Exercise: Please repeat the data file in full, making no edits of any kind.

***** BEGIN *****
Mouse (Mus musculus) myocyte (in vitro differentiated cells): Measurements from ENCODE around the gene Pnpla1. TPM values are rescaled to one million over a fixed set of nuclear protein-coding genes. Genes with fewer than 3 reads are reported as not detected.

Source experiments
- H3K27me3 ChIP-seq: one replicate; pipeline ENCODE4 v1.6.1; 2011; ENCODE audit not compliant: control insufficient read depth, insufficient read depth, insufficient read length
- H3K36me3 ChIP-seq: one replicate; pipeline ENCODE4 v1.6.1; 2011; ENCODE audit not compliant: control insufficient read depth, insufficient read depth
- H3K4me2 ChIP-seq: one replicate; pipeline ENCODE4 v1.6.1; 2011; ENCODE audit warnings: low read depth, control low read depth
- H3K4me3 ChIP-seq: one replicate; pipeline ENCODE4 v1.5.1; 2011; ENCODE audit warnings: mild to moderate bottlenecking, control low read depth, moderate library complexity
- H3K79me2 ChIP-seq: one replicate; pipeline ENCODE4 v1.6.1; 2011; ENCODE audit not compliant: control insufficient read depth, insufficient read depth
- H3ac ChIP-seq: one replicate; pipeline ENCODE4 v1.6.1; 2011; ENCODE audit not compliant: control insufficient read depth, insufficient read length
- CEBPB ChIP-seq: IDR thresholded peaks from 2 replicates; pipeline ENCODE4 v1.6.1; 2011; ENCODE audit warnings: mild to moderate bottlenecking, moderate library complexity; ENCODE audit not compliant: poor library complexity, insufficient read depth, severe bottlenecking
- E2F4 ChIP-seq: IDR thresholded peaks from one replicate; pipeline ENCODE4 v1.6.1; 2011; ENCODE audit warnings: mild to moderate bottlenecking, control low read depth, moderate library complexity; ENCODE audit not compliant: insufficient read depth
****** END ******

Mouse (Mus musculus) myocyte (in vitro differentiated cells): Measurements from ENCODE around the gene Pnpla1. TPM values are rescaled to one million over a fixed set of nuclear protein-coding genes. Genes with fewer than 3 reads are reported as not detected.

Source experiments
- H3K27me3 ChIP-seq: one replicate; pipeline ENCODE4 v1.6.1; 2011; ENCODE audit not compliant: control insufficient read depth, insufficient read depth, insufficient read length
- H3K36me3 ChIP-seq: one replicate; pipeline ENCODE4 v1.6.1; 2011; ENCODE audit not compliant: control insufficient read depth, insufficient read depth
- H3K4me2 ChIP-seq: one replicate; pipeline ENCODE4 v1.6.1; 2011; ENCODE audit warnings: low read depth, control low read depth
- H3K4me3 ChIP-seq: one replicate; pipeline ENCODE4 v1.5.1; 2011; ENCODE audit warnings: mild to moderate bottlenecking, control low read depth, moderate library complexity
- H3K79me2 ChIP-seq: one replicate; pipeline ENCODE4 v1.6.1; 2011; ENCODE audit not compliant: control insufficient read depth, insufficient read depth
- H3ac ChIP-seq: one replicate; pipeline ENCODE4 v1.6.1; 2011; ENCODE audit not compliant: control insufficient read depth, insufficient read length
- CEBPB ChIP-seq: IDR thresholded peaks from 2 replicates; pipeline ENCODE4 v1.6.1; 2011; ENCODE audit warnings: mild to moderate bottlenecking, moderate library complexity; ENCODE audit not compliant: poor library complexity, insufficient read depth, severe bottlenecking
- E2F4 ChIP-seq: IDR thresholded peaks from one replicate; pipeline ENCODE4 v1.6.1; 2011; ENCODE audit warnings: mild to moderate bottlenecking, control low read depth, moderate library complexity; ENCODE audit not compliant: insufficient read depth